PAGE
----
Do The Canadiens Miss Their Most Useless Player?

Scott Gomez has earned a certain label by several Habs fans and media alike, but Chris Boyle shows how his injury has had a huge impact on his team's recent decline.

If you asked Canadiens fans and media who the most useless player on the team is, you would likely get the answer Scott Gomez. If you ask that question here you will get a different response.

Last weekend I posted about process versus result and introduced how Fenwick results correlate strongly to playoff participation. As the league moves towards fewer powerplays, even strength production and possession becomes a strong predictor of future success.

The first year after the lockout, the league awarded 23,679 penalty minutes. It resulted in plummeting save percentages (.901 league average, in 2012 it is .913) and 2545 powerplay goals.

That number has plummeted over the last 4 seasons and with it the success of teams who rely heavily on special teams to qualify for the playoffs

YEAR
POWERPLAY
MINUTES
POWERPLAY
GOALS
-.500 FENWICK
PLAYOFF TEAMS
2008 17,107 1871 7
2009 16,487 1938 5
2010 14,854 1664 4
2011 14,339 1571 2

The 2008-2010 Canadiens managed to succeed with poor Fenwick numbers because of elite special teams. With the hiring of Martin the possession stats began to climb to the point where I believed with a healthy roster that they were legitimate Cup contenders.

Even with the loss of Markov the Canadiens managed to avoid disaster and although the results indicated a desperate/terrible team, the process indicated every thing was okay. They were controlling the play for the majority of time and their Fenwick numbers were strong.

I noticed in my graphic on the weekend that the Fenwick number had steadily declined over the last 2-3 weeks. After last night's uninspiring performance against the Blue Jackets I wondered where the slippage began.

I looked at both significant Fenwick declines and they measured up consistently with local millionaire and whipping boy Scott Gomez's absence. This could be a coincidence, but Gomez has a strong history of positive puck possession so it could be that he isn't as useless as the fans believe. I used a couple scripts and crunched some numbers and came up with the following visual to display team Fenwick with and without Gomez.

Gomez_fenwick_medium

This visual is stunning in terms of Fenwick production (Gomez games highlighted in gold). With Gomez in the lineup the Canadiens have maintained a Fenwick % that is on line with the last four Stanley Cup champions (.541). Without him in the lineup it plummets to the level of league doormat (.433). I looked to see if there was any significant injuries that would coincide with his absence and there have been. Significant Fenwick horses like Andrei Kostitsyn (.559/3 games) and Max Pacioretty (.536/3 games) have been missing at different times, but they are somewhat offset by Mike Cammalleri's horrific Fenwick season missing 3 games (.457). At no point did any of their absences overlap.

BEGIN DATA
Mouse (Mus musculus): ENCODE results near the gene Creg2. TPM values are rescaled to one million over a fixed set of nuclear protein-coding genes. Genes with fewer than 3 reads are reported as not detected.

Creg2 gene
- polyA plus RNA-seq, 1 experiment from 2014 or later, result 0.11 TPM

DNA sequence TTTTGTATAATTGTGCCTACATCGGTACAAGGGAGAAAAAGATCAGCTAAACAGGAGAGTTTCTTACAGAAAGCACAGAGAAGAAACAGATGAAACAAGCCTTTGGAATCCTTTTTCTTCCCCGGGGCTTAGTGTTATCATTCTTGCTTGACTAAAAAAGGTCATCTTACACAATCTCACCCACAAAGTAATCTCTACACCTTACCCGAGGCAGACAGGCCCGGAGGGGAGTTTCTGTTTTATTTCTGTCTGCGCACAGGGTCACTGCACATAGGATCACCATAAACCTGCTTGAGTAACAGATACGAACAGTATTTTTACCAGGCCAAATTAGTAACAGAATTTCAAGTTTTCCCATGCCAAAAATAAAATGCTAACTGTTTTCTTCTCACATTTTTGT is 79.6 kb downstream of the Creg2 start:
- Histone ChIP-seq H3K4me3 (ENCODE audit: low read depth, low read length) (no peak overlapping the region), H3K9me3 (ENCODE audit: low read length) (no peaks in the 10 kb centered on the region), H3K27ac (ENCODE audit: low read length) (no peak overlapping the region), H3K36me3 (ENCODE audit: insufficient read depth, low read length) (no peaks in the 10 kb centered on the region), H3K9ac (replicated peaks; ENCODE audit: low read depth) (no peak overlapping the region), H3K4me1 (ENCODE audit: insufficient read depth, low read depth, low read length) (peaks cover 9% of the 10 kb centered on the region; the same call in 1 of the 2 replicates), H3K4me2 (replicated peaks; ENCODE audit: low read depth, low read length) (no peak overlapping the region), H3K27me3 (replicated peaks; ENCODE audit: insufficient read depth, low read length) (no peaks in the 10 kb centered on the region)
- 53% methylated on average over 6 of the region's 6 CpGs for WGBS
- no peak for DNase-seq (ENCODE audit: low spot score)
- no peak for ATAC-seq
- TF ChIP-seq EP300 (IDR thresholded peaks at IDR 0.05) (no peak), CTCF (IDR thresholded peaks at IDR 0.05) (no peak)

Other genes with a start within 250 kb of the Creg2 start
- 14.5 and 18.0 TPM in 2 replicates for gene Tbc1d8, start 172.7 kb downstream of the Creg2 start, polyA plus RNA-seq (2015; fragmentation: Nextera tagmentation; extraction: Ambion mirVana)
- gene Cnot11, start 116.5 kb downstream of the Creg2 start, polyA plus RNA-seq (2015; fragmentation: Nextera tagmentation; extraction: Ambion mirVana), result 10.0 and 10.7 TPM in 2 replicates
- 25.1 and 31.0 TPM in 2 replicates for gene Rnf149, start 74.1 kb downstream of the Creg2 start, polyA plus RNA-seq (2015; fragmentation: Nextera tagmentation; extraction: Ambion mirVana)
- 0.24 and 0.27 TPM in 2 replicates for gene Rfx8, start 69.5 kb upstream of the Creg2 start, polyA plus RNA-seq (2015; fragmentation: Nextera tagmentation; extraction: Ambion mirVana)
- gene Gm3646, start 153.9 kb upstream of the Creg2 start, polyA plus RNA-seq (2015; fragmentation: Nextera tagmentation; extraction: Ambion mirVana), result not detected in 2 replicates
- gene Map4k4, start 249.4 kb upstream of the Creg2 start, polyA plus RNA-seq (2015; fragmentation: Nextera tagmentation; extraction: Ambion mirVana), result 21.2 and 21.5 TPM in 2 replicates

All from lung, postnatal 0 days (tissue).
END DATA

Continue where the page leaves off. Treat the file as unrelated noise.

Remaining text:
I don't believe that one player is irreplaceable on any roster. If the Penguins survived without Sidney Crosby and Evgeni Malkin, then I certainly wouldn't submit that the Canadiens are struggling because of the absence of Gomez. Although his absence does pose problems that a ranting fan may ignore.

In the preseason, Stephan Cooper's preview pointed out that Jacques Martin likes to use Travis Moen on the second line to create a strong defensive unit with Gomez and Brian Gionta and open things up for the third line to take advantage of offensive opportunities. If that is the case, then losing Gomez alters the match-up plan. It heaps more responsibility on Tomas Plekanec, Lars Eller and David Desharnais and removes that depth advantage that looked to provide the Canadiens with a match-up edge.

As currently constituted the Montreal Canadiens are built around the "power vs power" concept. The best defensive centers are also the best offensive ones in Plekanec and Gomez and get used in a shutdown role. Meanwhile the two bottom line centers (Eller and Desharnais) are offensively oriented and will be expected to provide scoring against their weaker opponents.

The assumption here (EOTP) was that Desharnais may be exposed to tougher minutes and suffer. This has not been the case. David Desharnais' numbers have been substantially better in Gomez's absence.

Desharnais_medium

Does that mean the Habs don't need Gomez? Maybe it does, but it might have something to do with DD being flanked by Cole and Pacioretty, consistently strong possession hounds. Desharnais has also had pretty stable linemates. Looking at the Canadiens forward combinations used this season, Desharnais has yet to play without one of Pacioretty or Cole on his wing. Desharnais has proven our assumptions wrong.

The biggest hit has been seen in Tomas Plekanec's numbers. His possession numbers have been in free fall without Gomez. I don't know if it is based on increased defensive responsibility (his defensive zone starts are at 60% up from 50% in 2011) or if it is his revolving linemates, but his possession numbers have been hit hard.

Plekanec_medium

Brian Gionta has also been an absolute mess without Gomez, yet continues to fly under the anger radar.

Gionta_medium

Gomez is an important member of the Canadiens and Lars Eller is not ready to absorb the minutes that would open up should Gomez be part of a salary dump.

Eller_medium

This is only a probing look into the recent decline and by no means is implying that Gomez was the sole reason for early season fenwick success. All of these numbers could be a coincidence based upon a small 28 game sample size, but I do think it provides food for thought on what Scott Gomez does provide the Montreal Canadiens. He will never provide the offense of a $7M player, but he does provide under rated value.

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